People / Resolutions

How to be: seeking connection amid Zoom calls


I'm not sure about anyone else, but I could go the rest of my life without having a single social Zoom call again.

After the enforced self-isolation panic settled, came the “I actually quite enjoy this”  moment (me), and then the “Let’s have a zoom wine soon”  times (also me). Among a myriad of rollercoaster emotions, some highs and some very low low’s, what has followed, is the inevitable burnout of hanging with your pals via a poorly connected video chat - while likely talking about the same thing: how crazy and unbelievable these times are, and how the hell we all are doing. Of course, peppered with a few too-close-to-home jokes about alcoholism.

Now that restrictions are gingerly easing, I can ever so slightly see the light at the end of the tunnel. That is, seeing irl emotion across my friends' faces again. As long as we aren’t shrouded in a second coronavirus wave, and once again confined to connection via smartphones.

Our recent magazine issue is all about connection, and how much we needed it in this deeply fractured time.

But is anyone else having trouble connecting?

It feels as though there is this unspoken pressure to connect via ‘checking in’ with everyone at all times - which is of course necessary to show loved ones you’re prepared to hold space and support. But really, I want to pull the wool over my eyes and pretend I’m not spiralling at least once a day.

The ways in which we navigate this time as individuals is about as nuanced as it’s going to get. Our key support systems are being ripped away, along with the very elements of life that we use to identify ourselves with: our jobs and communities.

A quote I saw on Instagram the other day went something along the lines of “when this is all over, we will all know who our real friends are, the ones who checked in.” While I understand this sentiment, that of understanding who and what is important - and especially who might not be in your circle for the right reasons - I’d like to remind whoever wrote this quote that we are living through a literal pandemic, the absolute most dire of times.

If your pals aren’t capable of jumping on a social zoom for maybe the tenth time that week, afford them a little understanding.

We are all moving through this in ways we may not wish to disclose, and not being ok is absolutely ok.

As is doing exactly what you need to do to remain sane, which sometimes involves taking a step back from chaotic, paragraph long texts and having to explain to your friends that this is not a good time for you.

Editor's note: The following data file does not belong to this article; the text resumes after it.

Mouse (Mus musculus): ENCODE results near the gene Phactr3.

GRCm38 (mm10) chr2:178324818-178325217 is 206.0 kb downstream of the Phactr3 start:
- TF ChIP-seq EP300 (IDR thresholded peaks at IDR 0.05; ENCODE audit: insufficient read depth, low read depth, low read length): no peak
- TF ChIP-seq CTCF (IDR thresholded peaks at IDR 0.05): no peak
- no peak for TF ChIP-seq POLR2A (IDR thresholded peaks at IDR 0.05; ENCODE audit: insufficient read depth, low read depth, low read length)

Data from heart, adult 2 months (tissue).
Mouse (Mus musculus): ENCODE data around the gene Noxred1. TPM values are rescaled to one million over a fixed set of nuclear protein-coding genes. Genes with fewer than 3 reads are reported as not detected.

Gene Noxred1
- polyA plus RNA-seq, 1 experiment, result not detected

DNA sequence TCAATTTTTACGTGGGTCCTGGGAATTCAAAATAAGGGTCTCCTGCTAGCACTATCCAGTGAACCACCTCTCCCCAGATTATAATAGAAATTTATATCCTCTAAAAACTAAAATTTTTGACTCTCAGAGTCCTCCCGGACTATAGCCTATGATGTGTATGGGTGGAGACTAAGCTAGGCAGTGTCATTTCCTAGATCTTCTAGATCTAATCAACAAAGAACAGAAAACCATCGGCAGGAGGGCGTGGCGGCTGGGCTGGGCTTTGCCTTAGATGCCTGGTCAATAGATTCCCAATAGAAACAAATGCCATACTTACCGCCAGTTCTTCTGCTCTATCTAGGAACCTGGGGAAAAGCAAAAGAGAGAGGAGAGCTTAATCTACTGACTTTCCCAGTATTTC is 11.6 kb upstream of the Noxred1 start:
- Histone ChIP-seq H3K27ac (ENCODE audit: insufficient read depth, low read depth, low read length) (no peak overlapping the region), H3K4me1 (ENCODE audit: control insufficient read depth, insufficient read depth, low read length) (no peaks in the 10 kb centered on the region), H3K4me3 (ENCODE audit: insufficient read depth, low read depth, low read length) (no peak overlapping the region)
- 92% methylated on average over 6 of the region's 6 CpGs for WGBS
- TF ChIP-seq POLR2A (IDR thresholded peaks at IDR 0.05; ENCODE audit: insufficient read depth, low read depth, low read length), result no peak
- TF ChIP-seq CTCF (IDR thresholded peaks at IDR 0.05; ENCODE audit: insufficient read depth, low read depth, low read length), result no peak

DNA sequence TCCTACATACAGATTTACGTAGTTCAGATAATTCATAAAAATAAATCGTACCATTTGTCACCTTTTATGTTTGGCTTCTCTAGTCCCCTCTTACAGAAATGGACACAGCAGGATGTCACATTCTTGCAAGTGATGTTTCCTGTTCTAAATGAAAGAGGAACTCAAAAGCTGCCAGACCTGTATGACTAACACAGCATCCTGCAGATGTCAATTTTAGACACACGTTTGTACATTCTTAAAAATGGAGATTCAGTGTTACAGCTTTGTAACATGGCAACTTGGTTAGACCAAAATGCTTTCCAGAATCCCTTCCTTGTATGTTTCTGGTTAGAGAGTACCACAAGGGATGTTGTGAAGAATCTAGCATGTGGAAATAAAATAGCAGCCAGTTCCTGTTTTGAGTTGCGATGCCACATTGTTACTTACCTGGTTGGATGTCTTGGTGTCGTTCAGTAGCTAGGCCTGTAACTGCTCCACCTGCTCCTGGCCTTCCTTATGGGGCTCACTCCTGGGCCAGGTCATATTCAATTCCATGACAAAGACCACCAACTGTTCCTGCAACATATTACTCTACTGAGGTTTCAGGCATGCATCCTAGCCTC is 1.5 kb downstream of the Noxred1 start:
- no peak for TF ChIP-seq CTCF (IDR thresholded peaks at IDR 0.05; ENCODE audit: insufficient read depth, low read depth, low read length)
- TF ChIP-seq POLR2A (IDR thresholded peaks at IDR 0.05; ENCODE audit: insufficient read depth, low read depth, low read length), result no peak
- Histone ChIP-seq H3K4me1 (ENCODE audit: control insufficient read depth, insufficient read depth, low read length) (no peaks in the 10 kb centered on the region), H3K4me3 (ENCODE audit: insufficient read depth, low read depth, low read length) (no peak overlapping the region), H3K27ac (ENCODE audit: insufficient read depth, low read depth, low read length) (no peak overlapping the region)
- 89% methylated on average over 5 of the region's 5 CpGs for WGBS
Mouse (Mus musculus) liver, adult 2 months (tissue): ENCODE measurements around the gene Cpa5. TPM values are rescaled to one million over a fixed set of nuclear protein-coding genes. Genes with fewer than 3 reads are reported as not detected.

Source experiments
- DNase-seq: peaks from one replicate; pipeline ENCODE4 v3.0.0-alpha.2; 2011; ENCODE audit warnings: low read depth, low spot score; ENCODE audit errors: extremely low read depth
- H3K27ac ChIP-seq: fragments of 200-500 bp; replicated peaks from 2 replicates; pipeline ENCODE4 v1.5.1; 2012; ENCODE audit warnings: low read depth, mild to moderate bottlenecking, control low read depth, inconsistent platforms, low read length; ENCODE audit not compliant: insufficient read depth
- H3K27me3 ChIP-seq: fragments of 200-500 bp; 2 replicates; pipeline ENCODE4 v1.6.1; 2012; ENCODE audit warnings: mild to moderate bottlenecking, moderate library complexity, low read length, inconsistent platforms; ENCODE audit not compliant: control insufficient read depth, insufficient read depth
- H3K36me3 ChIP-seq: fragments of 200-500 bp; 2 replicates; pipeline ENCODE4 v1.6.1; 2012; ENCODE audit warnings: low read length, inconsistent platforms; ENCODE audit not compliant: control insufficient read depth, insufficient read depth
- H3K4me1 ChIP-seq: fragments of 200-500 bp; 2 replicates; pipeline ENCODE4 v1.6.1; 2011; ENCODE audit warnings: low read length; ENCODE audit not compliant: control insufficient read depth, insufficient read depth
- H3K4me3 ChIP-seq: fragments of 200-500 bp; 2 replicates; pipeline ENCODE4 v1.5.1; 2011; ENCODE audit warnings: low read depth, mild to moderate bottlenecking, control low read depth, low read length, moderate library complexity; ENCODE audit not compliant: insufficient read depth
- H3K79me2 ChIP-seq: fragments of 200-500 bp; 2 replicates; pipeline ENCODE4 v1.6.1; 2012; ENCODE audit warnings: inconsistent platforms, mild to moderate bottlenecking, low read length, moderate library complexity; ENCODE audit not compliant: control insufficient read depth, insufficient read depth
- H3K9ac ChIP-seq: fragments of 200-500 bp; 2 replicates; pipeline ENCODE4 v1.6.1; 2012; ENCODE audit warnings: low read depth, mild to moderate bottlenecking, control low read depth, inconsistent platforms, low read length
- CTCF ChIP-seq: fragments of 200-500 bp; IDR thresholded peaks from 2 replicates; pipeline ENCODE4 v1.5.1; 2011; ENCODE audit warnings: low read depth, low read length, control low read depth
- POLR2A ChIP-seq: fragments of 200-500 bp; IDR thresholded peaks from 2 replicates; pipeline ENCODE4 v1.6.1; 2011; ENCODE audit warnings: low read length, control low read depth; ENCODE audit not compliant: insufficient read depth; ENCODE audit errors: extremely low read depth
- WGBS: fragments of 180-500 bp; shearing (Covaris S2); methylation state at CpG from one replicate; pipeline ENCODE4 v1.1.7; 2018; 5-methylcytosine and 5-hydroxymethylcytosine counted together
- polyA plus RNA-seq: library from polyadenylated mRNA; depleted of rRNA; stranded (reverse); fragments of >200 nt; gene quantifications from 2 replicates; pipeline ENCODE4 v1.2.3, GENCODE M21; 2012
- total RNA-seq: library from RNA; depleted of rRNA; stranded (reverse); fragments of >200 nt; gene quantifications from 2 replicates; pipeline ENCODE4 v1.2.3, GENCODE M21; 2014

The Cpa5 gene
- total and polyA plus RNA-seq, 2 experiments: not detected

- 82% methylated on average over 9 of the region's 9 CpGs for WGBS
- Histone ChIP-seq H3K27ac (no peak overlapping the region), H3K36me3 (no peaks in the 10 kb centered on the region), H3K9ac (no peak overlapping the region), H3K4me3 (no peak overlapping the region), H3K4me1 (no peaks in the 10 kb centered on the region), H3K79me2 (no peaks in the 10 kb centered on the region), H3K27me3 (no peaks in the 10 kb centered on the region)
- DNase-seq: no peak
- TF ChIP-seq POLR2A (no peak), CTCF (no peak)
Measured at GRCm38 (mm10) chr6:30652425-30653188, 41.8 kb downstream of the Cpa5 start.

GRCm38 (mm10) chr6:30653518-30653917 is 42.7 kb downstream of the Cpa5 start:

Personally, I have done a lot of apologising for being a ‘bad friend’ through this, because my capacity to catch up feels at an all-time low. The most connection I have found in moments like these are with the people who meet these needs with understanding and grace, absolving me of guilt that I’m not interacting with them. And then also for those who are up for low-maintenance banter when it feels good.

I understand that this honestly could be likened to the behaviour of a fuckboy. I know I would usually categorise people who behave like this as a fuckboy or a fair weather friend. But, we are living in extraordinary circumstances. If you are a good friend 365 days of most years and need a few months off while we navigate this shambolic time, that’s ok with me, and should be with your loved ones.

Perhaps instead of alcohol fuelled, poorly connected Zoom calls where half the participants aren’t acquainted, explore fostering connection in other ways that might ease some of the anxiety we are all feeling. A group chat with my mum and two best friends where we all watch Masterchef together and have a running commentary on each episode every night has brought a great sense of escapism and unrelated joy. As has having a quiet cup of tea with a friend or sharing a meal in the sun with a family member.

Connection as we have known it feels as though it has been thrown out the window, leaving a hole in its wake that hopefully, can only be filled with a deeper sense of the word.

In the interim, afford yourself the kindness and patience to steer through this ever-changing landscape to meet your needs adequately, and if you can’t connect with anyone else, what better time to get to know yourself?